The Central African Republic (CAR), one of the poorest countries in the world, suffers not only from mass atrocities and misrule, but also a dangerous dependence on aid, said the International Rescue Committee (IRC) in a report released the other day. Since early 2013 over half of CAR’s population has been the victim of sectarian violence which has cost over 6,000 deaths, leaving 2.7 million people in need of emergency assistance. Harvests have decreased by 58 percent and 1.52 million people are food insecure.

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  • African securityInitiative launched to expose those who fund, profit from wars in Africa

    Oscar-winner actor George Clooney, in an effort to tackle corruption in war zones, on Monday launched an initiative to identify and help bring to justice individuals funding and profiting from Africa’s deadliest conflicts. Clooney and U.S. human rights activist John Prendergast launched the project, called The Sentry, which will investigate money flowing in and out of conflict zones, and pass on the information to policymakers to take action.

  • TerrorismU.S. thwarted “over 60” ISIS-linked plots, but missed Chattanooga attack: McCaul

    Representative Michael McCaul (R-Texas), chairman of the House Homeland Security Committee, said the United States was successful in thwarting “over 60” would-be terrorist attacks by “ISIS followers” in the last year. Referring to the attack in Chattanooga, Tennessee, McCaul said: “What keeps us up at night are really the ones that we don’t know about and I’m afraid that this case really falls into that category.” He added: “If it can happen in Chattanooga, it can happen anywhere, anytime, anyplace and that’s our biggest fear.” McCaul also advocated “taking the war” to what he called “cyber commanders” of terrorist groups overseas. “We need to hit these guys, these cyber commanders who are sending these Internet directives out to attack, attack, attack in the United States. We need to identify them and take them out.”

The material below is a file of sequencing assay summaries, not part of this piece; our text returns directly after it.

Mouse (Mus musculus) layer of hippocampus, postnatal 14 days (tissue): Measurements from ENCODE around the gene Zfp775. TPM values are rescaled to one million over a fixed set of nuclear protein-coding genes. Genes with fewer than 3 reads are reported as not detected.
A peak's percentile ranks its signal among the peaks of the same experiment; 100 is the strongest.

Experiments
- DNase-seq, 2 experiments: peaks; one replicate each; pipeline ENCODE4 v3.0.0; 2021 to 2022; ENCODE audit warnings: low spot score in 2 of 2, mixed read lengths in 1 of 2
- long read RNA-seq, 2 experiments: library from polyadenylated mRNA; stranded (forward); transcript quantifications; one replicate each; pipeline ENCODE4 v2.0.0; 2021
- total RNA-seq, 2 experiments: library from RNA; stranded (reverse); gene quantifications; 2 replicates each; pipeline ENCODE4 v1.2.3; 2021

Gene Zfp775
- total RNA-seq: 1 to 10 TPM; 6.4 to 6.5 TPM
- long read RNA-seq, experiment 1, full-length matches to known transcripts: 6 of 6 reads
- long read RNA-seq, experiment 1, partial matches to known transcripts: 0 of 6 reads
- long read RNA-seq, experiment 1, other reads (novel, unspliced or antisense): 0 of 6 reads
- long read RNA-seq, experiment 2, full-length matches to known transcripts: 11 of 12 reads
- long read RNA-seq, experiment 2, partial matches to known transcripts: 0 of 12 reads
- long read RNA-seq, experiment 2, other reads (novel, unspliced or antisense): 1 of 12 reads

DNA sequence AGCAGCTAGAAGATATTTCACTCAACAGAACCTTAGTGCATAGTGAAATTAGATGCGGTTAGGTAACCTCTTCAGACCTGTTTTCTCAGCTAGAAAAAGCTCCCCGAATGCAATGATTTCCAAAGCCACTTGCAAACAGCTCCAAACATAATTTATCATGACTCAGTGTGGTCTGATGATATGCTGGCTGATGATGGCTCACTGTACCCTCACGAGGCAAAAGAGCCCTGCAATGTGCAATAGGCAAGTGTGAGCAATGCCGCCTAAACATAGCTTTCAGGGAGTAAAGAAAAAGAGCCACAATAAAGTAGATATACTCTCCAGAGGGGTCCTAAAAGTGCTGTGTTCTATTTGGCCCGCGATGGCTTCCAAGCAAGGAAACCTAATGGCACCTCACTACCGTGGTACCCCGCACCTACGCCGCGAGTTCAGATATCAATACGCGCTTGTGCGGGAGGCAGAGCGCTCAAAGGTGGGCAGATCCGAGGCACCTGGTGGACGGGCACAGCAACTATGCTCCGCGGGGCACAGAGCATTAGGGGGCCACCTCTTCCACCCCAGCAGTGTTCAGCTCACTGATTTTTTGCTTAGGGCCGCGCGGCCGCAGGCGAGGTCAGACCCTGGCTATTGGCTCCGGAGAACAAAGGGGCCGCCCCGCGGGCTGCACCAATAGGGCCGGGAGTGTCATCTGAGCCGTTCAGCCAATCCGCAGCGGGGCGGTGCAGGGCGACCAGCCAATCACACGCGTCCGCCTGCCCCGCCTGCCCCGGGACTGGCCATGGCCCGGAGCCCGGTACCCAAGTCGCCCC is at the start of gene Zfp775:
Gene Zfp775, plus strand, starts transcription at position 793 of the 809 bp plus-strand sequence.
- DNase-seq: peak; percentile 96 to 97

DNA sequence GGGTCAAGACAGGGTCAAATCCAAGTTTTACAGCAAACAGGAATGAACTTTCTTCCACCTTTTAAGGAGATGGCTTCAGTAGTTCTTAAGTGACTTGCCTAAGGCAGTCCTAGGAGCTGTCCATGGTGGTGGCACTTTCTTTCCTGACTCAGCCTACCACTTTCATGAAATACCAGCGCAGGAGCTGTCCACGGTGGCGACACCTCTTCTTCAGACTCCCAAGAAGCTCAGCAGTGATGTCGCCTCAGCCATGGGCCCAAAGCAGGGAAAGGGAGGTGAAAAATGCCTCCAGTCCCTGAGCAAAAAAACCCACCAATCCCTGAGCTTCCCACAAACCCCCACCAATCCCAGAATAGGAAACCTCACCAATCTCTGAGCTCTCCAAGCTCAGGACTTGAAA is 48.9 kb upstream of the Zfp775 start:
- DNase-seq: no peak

• ISISSyrian Kurdish militia says ISIS used poison gas in attacks on militia fighters

    A Syrian-Kurdish militia and a group monitoring the Syrian war have said Islamic State used poison gas in attacks against Kurdish-controlled areas of north-east Syria in late June. The Kurdish YPG militia said ISIS had fired “makeshift chemical projectiles” on 28 June at a YPG-controlled area of the city of Hasakah, and at YPG positions south of the town of Tel Brak to the north-east of Hasakah. In January, Kurdish sources in Iraq said that ISIS used chlorine gas as a chemical weapon against Kurdish peshmerga fighters on 23 January. In the previous Islamist insurgency in Iraq – in Anbar province, in 2006-2007 – there was evidence of chemical use by the insurgents. The insurgents in 2006-2007 were members of al-Qaeda in Iraq, which later transformed itself into ISIS.

  • ExtremismExtremist groups use social media to lure recruits, find support

    In the past, extremist groups have used tools and forums which were available: Rallies, pamphleteering, and marching in parades were the primary means used for recruitment and spreading their message. Now, as is the case with many other individuals and groups, these efforts have adapted to more contemporary media to target college and university campuses, to gain new members or, at least, sympathy to their cause. They now use the Internet to conduct forums and publish newsletters, a method that exposes potentially millions to their message.